I would echo Danny where he wants to spend serious money into our
hardware; there are many challenges that can be overcome with ample
funding, I would however spend a lot more money in the development of
our software. So many dreams are not realised because there is nobody
willing to consider it, willing to code it. Much functionality is
unlikely to get coded because it is just too much work.

Yes, we can spend $100.000.000,- but let us spend it in a way that makes
us stronger. When we show that we can spend wisely, it will be the
beginning of something great; the restoration of a participatory
society. When we spend wisely, we will be trusted with much more money.

Thanks,
    Gerard
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Re: Dream a little...

Gregory Maxwell
On 10/16/06, Gerard Meijssen <[hidden email]> wrote:
> When it is not possible to play a piece by Haydn Mozart Rossini because
> there is no music available, we should SCAN these works and digitize
> them.

For some orchestral pieces finding scores which are not modern
arrangements can be a challenge. ... for works where unaltered scores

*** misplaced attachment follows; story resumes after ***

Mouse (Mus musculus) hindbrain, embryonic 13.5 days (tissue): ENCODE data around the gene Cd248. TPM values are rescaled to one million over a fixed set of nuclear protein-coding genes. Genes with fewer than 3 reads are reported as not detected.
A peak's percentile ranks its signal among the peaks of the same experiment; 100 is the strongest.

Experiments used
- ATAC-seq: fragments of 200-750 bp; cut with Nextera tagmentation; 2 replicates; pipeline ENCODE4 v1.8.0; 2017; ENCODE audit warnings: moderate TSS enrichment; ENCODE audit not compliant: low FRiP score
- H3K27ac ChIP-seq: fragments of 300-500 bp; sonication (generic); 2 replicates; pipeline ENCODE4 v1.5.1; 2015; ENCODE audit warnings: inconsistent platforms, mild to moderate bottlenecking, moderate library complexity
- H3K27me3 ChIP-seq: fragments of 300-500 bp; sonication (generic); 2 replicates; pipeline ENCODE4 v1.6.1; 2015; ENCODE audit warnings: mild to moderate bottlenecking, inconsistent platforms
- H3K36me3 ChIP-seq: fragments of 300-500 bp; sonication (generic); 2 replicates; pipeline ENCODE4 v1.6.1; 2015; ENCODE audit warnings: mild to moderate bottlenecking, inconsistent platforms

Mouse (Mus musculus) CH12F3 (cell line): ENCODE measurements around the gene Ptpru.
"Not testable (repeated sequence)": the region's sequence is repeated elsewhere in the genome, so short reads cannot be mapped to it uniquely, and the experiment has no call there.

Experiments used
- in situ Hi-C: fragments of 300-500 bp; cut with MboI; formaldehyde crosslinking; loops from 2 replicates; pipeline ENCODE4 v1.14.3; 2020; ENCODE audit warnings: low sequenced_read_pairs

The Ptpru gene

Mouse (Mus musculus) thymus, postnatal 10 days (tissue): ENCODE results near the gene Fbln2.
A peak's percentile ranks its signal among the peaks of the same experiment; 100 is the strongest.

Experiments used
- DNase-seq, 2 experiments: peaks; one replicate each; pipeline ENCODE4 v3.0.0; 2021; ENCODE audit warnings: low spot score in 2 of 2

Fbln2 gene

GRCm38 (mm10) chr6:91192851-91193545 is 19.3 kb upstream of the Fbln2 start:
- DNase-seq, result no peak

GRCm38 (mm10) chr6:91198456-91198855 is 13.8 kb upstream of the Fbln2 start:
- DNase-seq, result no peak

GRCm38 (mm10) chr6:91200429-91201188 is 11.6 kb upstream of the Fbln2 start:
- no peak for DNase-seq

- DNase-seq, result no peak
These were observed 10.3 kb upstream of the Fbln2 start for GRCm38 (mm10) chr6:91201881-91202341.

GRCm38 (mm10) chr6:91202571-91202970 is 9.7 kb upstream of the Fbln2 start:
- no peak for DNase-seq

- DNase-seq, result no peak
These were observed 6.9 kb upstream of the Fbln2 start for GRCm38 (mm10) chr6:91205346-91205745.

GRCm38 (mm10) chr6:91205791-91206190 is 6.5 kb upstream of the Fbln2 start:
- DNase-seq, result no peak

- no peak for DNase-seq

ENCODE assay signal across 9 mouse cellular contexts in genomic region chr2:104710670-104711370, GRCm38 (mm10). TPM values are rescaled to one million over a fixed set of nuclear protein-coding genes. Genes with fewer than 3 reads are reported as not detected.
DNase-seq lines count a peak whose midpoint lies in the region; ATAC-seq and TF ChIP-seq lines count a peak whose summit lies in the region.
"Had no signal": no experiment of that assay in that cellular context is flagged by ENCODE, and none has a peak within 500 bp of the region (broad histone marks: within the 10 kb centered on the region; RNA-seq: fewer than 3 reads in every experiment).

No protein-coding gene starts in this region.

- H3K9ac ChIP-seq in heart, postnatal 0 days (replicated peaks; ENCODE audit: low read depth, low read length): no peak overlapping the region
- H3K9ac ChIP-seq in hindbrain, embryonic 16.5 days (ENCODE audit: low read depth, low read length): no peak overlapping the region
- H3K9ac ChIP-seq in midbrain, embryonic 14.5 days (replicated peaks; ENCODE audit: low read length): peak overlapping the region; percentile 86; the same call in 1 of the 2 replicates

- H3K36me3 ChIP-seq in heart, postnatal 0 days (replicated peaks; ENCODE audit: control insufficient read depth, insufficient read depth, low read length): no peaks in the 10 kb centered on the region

are available there should be little problem in obtaining a legal
recording.

http://www.mutopiaproject.org/  < folks working on score
transcriptions, wikisource style, for works which can be legally
cleared. As you can see, their collection is not that large.
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Re: Dream a little...

Birgitte_sb
In reply to this post by Gerard Meijssen-3


--- Gerard Meijssen <[hidden email]> wrote:

> P. Birken wrote:
> > 2006/10/15, Gregory Maxwell <[hidden email]>:
> >
> >  
> >> How about recordings of out of copyright (i.e.
> classical)  music?  The
> >> only rights holder should be whomever recorded it
> and whomever they
> >> signed agreements with in order to be permitted
> to record it.  There
> >> are a number of small record labels such as
> [[Nimbus Records]] as well
> >> as the concert halls themselves which have large
> libraries of music.
> >> I think this would only be worthwhile as a funded
> endeavor if it could
> >> land us a truly massive archive which would